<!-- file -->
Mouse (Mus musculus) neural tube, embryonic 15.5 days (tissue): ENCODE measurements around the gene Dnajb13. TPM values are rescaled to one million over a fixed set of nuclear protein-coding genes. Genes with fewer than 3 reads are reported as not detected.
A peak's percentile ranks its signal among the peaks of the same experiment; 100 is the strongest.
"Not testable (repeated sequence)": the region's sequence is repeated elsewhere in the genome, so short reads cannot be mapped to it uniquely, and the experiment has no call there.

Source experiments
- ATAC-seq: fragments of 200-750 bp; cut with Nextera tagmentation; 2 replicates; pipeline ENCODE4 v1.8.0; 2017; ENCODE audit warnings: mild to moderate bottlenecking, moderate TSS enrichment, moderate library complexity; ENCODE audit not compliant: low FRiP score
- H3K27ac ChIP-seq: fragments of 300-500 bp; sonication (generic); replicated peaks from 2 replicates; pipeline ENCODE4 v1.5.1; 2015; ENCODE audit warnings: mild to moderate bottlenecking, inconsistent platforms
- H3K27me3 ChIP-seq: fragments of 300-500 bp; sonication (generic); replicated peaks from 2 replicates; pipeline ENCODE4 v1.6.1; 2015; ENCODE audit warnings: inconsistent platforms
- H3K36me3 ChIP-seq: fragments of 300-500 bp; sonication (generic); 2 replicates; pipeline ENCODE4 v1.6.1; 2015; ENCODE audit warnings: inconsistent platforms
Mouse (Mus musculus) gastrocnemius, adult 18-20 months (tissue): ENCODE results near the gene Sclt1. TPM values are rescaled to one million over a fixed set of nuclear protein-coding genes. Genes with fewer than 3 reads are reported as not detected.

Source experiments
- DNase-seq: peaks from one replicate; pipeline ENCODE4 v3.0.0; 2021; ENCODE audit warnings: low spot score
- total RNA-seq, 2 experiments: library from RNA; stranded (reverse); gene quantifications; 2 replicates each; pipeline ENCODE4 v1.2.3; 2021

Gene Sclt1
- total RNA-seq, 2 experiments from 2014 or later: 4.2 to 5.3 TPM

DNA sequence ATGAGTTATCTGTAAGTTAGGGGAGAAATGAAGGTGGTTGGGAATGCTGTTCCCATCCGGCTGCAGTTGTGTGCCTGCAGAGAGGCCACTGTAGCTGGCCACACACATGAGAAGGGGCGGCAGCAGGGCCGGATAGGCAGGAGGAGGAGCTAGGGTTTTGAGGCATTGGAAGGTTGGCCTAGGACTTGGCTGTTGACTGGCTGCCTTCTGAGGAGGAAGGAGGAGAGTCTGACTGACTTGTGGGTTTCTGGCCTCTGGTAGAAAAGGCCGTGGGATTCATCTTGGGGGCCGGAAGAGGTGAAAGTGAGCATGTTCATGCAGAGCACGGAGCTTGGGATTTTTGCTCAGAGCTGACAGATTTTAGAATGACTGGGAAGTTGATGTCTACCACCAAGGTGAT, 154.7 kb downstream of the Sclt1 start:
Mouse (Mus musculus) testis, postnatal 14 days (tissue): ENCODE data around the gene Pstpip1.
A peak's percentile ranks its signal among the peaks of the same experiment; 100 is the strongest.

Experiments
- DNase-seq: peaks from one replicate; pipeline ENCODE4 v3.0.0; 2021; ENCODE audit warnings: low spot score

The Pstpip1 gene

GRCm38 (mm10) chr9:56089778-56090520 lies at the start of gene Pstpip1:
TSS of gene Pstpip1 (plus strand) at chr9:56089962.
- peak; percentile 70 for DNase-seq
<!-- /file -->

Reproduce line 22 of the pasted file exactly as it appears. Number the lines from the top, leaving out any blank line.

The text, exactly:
TSS of gene Pstpip1 (plus strand) at chr9:56089962.